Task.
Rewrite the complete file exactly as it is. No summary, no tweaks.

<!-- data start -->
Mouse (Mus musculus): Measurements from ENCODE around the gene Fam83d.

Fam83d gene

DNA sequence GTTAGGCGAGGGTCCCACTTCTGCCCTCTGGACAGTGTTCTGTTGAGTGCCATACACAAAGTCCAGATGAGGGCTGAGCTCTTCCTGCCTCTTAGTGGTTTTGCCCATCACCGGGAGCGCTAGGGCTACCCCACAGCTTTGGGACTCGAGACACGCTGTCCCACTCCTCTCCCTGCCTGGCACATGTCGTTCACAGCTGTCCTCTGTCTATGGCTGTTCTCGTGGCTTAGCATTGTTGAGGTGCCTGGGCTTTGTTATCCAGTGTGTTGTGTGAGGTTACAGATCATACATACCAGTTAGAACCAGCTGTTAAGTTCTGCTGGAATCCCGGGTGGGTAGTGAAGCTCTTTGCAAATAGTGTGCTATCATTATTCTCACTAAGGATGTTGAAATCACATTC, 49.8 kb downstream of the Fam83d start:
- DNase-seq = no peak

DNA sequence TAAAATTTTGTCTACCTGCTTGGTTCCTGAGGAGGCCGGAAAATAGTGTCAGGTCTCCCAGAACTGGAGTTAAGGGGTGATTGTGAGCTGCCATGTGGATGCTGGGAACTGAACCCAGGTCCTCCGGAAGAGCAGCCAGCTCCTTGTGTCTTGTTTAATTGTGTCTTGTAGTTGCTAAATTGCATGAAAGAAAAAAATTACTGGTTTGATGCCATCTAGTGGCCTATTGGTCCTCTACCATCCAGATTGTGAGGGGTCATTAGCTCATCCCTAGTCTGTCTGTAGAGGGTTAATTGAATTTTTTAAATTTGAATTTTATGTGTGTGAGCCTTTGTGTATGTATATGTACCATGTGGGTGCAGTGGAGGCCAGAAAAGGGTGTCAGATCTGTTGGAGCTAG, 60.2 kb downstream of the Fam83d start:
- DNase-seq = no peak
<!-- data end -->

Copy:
Mouse (Mus musculus): Measurements from ENCODE around the gene Fam83d.

Fam83d gene

DNA sequence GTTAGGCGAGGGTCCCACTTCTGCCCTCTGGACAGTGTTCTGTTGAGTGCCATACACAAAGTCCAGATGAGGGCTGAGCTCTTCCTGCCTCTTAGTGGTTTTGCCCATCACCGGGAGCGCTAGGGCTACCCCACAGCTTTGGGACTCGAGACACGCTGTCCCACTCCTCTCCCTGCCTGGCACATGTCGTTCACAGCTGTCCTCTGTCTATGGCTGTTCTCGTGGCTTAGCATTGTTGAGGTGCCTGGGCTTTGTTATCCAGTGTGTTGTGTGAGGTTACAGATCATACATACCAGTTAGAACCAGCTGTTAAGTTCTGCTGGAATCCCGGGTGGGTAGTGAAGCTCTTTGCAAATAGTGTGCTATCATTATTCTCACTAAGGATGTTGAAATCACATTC, 49.8 kb downstream of the Fam83d start:
- DNase-seq = no peak

DNA sequence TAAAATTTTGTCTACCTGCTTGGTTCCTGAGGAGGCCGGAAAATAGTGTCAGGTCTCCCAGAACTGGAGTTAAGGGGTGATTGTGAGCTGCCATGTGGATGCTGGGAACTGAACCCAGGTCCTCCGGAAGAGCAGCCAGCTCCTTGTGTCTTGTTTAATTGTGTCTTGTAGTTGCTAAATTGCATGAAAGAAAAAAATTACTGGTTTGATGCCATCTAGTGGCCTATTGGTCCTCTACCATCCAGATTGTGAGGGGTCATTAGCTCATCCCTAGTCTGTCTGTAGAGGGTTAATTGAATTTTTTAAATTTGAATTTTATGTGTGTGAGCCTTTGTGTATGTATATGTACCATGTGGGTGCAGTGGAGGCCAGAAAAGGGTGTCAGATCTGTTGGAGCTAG, 60.2 kb downstream of the Fam83d start:
- DNase-seq = no peak